Half the problems arise when there are misunderstandings, miscommunication, because somebody’s making one film, some other people are making another. In terms of on the set, there are conflicts. I mean it’s a bit like a mini-war with a dysfunctional family and some families are more functional than others. There are differences of opinion. I mean, there are very few times when I’ve had major conflicts with directors myself, but they do happen and generally what happens is you have your conflict, and you get over it as quickly as possible and move on. Because there’s no time to sulk or bear grudges and it depends on the personality of the director. Some directors are very communicative. Directors often find themselves in a sort of tunnel vision; they get very isolated because of the nature of the position. I like to support my director as much as I possibly can within those situations and often give him a fresher view of things. I think it’s very important for a cinematographer to be flexible. If you feel absolutely definite about an idea, you state how strongly you feel about it and then it’s up to the director. You know, the director’s the boss, so ultimately he gets what he wants.


You’ve won quite a few awards by now; does winning one create motivation or more pressure?


Awards are just nice to have really. *laughs*


You don’t feel you have to live up to the fact that you’ve won an award?


No, because I do what I do and I have what I have to offer and I’m just me. All I need to do is continue what I’ve always done, and that is to be honest.


Is there a particular genre of film you’re attracted to?


I like drama. I like drama with plenty of subtext. I don’t particularly like very linear stories that are usually associated with television films. I like more complex proper cinematic stories that deal with all sorts of levels that look into the shadows of human nature and use the grammar and language of cinema that exists in a really skilful and interesting way. That’s the kind of film I like to make. Technical loud whizzy stuff, I find just craft, for me what’s really interesting is adding the whole language of cinema into the whole thing which goes way beyond a technical craft, it goes into story, underpinning story, cinematic subtext. Films that often need that kind of stuff are what I really like.


Have you had a substantial relationship with music in any of your careers?


Yep. I started as a classical French horn player so I’ve played music and composed music and I’ve played guitar, bass, so I have a sense of music. On my first feature I was actually given music by Ben Webster (jazz singer and saxophonist) to shoot to in terms of how I felt about it…so I was inspired visually by the music. I think the visuals, music and sound design lie very closely together, particularly I think, even technically and chemically inside the human brain. They’re very close together. When Ben Webster’s estate said no to the soundtrack it turned into Courtney Pine (acclaimed jazz musician) and became a completely different film to me and I actually had my first falling out with a director over something that was nothing to do with on set, but was actually to do with the way that I was driving it. We’ve made up now and I was not necessarily right, but because I had such a strong visual sense from the music it sort of lost so much of it when the tone of the music was changed.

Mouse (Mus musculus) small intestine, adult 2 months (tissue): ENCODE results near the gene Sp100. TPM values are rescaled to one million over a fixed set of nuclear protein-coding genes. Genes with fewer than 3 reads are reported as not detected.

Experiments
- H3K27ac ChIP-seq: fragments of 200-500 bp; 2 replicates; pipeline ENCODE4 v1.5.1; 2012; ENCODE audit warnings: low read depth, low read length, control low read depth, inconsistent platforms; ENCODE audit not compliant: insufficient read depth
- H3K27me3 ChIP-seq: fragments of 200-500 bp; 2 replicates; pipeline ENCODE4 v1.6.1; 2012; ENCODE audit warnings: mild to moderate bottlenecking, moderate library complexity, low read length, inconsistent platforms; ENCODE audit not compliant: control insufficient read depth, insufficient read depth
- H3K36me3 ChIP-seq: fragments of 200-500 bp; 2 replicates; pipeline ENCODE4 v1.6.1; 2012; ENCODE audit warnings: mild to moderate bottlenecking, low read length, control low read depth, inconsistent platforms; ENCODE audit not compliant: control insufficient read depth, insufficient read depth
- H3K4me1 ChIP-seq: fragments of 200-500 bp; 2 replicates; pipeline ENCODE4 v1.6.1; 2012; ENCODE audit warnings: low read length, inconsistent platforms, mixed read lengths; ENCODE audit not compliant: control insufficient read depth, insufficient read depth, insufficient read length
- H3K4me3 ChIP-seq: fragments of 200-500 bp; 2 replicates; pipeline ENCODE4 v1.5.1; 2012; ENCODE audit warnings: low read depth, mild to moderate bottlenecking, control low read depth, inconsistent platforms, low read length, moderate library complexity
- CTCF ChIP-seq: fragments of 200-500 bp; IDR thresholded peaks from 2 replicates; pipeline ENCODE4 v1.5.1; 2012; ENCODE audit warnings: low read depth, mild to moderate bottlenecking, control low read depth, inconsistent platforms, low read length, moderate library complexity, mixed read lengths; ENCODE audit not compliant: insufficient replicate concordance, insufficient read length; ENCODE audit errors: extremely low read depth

I’ve done a lot of music videos and that sort of stuff. So I’ve been very used to having one track playing and playing repeatedly for sometimes days on end, to shoot to. So shooting within that rhythm and that style as well with feed and playback and all that sort of stuff is something that I’ve dealt with.

There is a quote, I can’t remember who it’s from, ‘A great soundtrack makes the pictures look good’, or better, and I do think there’s a truth in that, that as a cinematic experience, the marriage between sound visuals is absolutely, incredibly important. Which is why I also give the sound people on set a lot of respect, because I know that if you’ve got good sound it’s so important to the filmmaking process.


Any plans for the future?


At the moment I’m producing a feature called ‘Far Out Far In’ which is about rave culture, the beginning of the movement of rave culture. There’s a few other things, and I’ve just finished a film called the ‘Killing Of John Lennon’ which has had fantastic reviews in Variety, shown at a world premiere in Edinburgh and it’s now getting distribution deals, so I’m very keen to know what those are going to be because I think that will actually dictate what might be available to me or not. Funnily enough it has gone down incredibly well in America with distributors, more so than here for some reason, which is puzzling. Because it’s actually quite a subtle, well crafted, complex film, which one would associate more with Europe than America, but they’re the ones that seem to be given it more attention.

Cihan Narin